Can the coronavirus outbreak teach us how to clean up the planet?

A microbe has changed how we interact with our surroundings across the globe, inadvertently cleaning the planet in the process. But how do we keep up the climate battle after the virus is gone?

Can the coronavirus outbreak teach us how to clean up the planet?

In the last three months, since the coronavirus was first identified in China in January, the virus has infected 100,000 worldwide and killed more than 3,000. 

This tragedy has made us all reconsider ‘normal’ activity. Italy has just closed all its schools and universities. As factories in China shut down, commerce is reeling, suffering from both reduced industrial output and consumer demand. The effects range from the impact on big volume retailers, whose suppliers are having to rethink their manufacturing and sales strategies for the immediate, let alone short-term; to South African lobster fisherman, 90% of whose catch is normally flown to China.  They are now struggling to get half the price per kilo for the shellfish, with demand at its lowest ebb ever. 

Yet alongside these negative impacts, the curbing of ‘business as usual’ has had a staggeringly swift impact on carbon emissions. China’s reduced activity has already cut the country’s carbon output by a dramatic 25%—that’s a lowering of global emissions by a not-insignificant 6%. Meanwhile, reduced air travel is having an impact worldwide. Overall, the number of weekly airline flights has dropped by 12.5%, eliminating 2.2m metric tonnes of CO2 from the atmosphere per week.

What we’re witnessing is consumer demand changing radically within a matter of weeks, driven by the very primal instinct for survival. This is the kind of behavioural change for which climate activists have been campaigning, almost completely unsuccessfully, for years. Finally, we’re taking crisis action, even if it isn’t in direct response to the threat Greta Thunberg has been addressing so eloquently.

But are these new patterns of behaviour, where we curb travel, reduce our consumption and make health our leading agenda, actually sustainable, or will we revert to ‘normal’ behaviour once the virus has been defeated and the perceived threat has gone?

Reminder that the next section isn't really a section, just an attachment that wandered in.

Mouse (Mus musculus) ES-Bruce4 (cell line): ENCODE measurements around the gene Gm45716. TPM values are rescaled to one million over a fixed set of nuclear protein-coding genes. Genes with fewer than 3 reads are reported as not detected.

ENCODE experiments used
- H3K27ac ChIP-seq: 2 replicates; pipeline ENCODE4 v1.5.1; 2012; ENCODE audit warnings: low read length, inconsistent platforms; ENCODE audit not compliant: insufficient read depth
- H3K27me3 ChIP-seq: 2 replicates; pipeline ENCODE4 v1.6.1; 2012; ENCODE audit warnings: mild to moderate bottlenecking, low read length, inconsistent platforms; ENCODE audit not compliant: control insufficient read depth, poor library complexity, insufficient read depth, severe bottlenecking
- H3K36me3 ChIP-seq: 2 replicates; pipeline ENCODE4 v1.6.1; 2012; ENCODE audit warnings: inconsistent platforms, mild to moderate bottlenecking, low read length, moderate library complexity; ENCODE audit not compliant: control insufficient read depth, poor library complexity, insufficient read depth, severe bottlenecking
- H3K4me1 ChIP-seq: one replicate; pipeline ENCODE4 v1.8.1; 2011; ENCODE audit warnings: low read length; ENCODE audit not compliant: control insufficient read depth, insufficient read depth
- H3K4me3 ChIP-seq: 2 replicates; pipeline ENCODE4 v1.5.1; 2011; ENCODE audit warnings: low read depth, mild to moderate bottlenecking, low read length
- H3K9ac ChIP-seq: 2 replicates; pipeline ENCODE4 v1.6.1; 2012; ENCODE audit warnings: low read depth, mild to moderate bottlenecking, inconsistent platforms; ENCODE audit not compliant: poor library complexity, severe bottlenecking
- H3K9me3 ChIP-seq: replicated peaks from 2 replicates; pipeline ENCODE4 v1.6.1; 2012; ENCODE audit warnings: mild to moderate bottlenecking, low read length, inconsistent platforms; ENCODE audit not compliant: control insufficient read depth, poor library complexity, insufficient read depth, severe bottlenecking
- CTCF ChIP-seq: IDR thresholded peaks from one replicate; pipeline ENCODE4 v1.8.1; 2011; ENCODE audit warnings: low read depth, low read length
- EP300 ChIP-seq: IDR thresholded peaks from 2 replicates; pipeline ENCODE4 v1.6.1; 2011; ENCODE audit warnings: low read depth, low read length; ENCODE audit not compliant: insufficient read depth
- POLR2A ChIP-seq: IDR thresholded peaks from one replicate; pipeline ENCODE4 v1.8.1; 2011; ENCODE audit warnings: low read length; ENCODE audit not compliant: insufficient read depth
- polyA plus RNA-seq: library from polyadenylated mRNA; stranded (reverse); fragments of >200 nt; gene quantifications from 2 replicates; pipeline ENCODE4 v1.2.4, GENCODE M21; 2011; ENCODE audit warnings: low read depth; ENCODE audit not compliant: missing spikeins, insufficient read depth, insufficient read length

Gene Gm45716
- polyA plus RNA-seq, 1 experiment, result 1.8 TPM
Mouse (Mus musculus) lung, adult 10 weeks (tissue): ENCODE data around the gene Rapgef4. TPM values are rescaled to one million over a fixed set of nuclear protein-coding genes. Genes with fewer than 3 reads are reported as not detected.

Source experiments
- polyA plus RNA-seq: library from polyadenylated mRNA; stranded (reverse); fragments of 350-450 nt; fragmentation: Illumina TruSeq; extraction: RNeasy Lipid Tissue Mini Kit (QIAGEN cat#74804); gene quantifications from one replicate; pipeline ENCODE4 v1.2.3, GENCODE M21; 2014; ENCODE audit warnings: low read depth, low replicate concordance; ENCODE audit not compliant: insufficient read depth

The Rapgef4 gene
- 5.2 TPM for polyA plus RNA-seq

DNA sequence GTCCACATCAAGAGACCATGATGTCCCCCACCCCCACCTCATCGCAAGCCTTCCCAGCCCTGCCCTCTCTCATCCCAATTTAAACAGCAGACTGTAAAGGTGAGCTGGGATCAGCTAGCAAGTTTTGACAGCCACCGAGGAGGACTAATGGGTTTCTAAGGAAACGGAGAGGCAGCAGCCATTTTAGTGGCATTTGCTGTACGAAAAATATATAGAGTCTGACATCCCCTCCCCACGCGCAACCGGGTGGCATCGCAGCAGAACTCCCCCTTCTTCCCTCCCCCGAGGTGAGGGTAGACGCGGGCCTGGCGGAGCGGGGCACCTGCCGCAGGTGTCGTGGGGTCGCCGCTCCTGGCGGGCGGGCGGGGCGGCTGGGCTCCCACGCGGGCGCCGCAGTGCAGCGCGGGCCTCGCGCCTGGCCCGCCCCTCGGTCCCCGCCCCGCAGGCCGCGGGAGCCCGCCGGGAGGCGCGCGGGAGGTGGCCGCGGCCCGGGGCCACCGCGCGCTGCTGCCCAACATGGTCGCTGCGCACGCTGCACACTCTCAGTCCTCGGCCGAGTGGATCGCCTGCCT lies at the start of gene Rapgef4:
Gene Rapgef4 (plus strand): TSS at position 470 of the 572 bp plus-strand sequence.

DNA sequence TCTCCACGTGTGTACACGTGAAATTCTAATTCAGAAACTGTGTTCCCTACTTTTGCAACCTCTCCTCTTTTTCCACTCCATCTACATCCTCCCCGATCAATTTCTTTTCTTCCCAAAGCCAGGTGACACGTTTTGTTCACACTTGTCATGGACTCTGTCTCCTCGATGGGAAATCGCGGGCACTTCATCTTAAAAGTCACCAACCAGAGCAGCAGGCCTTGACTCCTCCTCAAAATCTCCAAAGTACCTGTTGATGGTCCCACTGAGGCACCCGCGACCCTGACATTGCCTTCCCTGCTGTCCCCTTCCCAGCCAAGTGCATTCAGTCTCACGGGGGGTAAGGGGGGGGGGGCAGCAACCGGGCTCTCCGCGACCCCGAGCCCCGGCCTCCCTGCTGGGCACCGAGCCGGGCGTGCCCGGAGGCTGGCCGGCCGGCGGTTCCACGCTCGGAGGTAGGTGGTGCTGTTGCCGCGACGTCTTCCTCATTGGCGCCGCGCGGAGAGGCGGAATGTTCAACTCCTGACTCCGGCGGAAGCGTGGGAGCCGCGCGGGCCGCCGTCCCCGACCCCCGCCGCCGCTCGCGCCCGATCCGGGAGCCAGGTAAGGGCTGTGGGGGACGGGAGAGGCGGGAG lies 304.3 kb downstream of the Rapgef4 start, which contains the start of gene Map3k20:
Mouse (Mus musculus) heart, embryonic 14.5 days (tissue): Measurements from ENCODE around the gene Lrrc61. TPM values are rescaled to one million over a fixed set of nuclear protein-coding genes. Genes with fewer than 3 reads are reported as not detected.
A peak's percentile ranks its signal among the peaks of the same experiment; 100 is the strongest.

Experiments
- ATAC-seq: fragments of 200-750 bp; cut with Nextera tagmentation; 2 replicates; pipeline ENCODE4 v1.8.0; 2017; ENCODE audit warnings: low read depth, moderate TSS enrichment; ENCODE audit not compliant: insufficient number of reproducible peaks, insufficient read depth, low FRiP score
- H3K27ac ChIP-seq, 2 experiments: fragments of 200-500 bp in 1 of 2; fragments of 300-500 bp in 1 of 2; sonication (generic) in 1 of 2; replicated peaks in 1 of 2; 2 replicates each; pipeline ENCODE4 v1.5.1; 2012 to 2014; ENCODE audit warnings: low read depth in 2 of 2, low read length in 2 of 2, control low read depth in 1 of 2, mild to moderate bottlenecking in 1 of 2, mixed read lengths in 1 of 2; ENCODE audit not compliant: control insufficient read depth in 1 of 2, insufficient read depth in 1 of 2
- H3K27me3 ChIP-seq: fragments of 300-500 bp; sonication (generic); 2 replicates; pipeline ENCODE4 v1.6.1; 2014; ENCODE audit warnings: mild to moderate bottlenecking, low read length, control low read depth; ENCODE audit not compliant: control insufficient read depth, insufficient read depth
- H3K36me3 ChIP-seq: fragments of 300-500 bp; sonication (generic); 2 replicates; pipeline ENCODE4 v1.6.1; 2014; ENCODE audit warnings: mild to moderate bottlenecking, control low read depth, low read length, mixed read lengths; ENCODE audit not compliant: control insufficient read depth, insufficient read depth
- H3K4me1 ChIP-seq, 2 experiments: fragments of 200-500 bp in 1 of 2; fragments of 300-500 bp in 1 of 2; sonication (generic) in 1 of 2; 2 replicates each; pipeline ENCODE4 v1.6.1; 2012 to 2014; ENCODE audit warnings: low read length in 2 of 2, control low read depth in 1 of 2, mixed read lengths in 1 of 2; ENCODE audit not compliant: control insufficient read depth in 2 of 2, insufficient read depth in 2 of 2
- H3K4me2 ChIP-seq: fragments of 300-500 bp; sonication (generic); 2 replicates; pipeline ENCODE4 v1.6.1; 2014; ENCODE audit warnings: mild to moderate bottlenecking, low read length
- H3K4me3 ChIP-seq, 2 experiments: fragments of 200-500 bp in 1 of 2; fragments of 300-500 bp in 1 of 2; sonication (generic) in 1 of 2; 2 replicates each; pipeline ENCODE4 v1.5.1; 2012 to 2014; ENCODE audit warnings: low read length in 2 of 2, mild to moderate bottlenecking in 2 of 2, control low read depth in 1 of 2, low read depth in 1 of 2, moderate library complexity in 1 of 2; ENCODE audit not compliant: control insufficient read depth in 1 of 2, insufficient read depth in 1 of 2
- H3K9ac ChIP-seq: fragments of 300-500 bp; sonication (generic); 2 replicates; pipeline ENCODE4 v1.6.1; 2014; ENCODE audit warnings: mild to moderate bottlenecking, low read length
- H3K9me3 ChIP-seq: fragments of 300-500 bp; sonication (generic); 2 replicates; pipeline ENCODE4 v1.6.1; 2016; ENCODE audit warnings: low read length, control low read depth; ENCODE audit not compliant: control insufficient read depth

As a committed supporter of the circular economy, a system I have been personally working to embed through a series of tech-powered businesses for several years now, my aim has been to radically change the flow of goods, eliminating waste by keeping ‘stuff’ in use, exponentially. My business, Stuffstr, works to help retailers and their customers become part of that closed-loop system, doing away with rubbish and seeing that all products and materials are used fully, then used again. Nothing need go to landfill, because when it does, it wastes precious resources and poisons the earth.

If coronavirus can cut the world’s carbon emissions in a matter of weeks, what immediate threat do we need to stop people from throwing stuff away? Let’s hope we come out of these challenging times with an increased consciousness of how we can change when we feel compelled to do so, to the benefit of both the planet and ourselves.

John Atcheson is chief executive and founder of Stuffstr

John Atcheson

Topics: Climate change
Tags: air travel | Circular economy | manufacturing | coronavirus
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